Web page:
Futurists have their heads in the clouds

Erik Hoel in Substack:

If you want to predict the future accurately, you should be an incrementalist and accept that human nature doesn’t change along most axes. Meaning that the future will look a lot like the past. If Cicero were transported from ancient Rome to our time he would easily understand most things about our society. There’d be a short-term amazement at various new technologies and societal changes, but soon Cicero would settle in and be throwing out Trump/Sulla comparisons (or contradicting them), since many of the debates we face, like what to do about growing wealth inequality, or how to keep a democracy functional, are the same as in Roman times.

To see what I mean more specifically: 2050, that super futuristic year, is only 29 years out, so it is exactly the same as predicting what the world would look like today back in 1992. How would one proceed in such a prediction? Many of the most famous futurists would proceed by imagining a sci-fi technology that doesn’t exist (like brain uploading, magnetic floating cars, etc), with the assumption that these nonexistent technologies will be the most impactful. Yet what was most impactful from 1992 were technologies or trends already in their nascent phases, and it was simply a matter of choosing what to extrapolate.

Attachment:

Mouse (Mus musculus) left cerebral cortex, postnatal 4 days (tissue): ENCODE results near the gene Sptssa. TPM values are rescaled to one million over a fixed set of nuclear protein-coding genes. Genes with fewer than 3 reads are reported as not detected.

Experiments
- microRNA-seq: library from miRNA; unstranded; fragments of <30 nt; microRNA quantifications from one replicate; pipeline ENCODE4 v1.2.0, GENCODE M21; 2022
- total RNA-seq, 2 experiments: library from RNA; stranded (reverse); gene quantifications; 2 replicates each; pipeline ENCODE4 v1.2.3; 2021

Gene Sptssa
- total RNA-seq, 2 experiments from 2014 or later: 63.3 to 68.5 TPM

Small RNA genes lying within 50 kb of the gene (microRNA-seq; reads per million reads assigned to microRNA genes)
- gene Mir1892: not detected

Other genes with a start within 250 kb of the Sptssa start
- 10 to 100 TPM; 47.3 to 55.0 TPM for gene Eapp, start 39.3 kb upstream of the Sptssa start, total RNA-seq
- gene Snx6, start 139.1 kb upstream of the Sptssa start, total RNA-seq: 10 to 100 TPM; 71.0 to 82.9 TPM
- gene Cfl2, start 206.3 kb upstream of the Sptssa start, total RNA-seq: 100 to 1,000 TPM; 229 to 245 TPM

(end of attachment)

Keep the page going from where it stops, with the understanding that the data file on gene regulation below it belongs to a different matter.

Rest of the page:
For instance, cellular phones, personal computers, and the internet all existed back in 1992, although in comparatively inchoate stages of development. So did the beginning of the rise of college costs, the start of an urban renaissance, a major crime bill was being passed, there were increasing standards of living, especially in entertainment, and meanwhile globalization was in full swing, the soviet union had already collapsed, islamic terrorism was considered a major threat, the big growing debates were PC culture and health care reform, and the USA was without a doubt the world’s leading superpower. Put all those things together and you would have had at least an adumbration of today. Stuff takes a long time to play out, often several generations. The central social and political ideas of our culture were established in the 1960s and 70s and took a slow half-century to climb from obscure academic monographs to Super Bowl ads.

More here.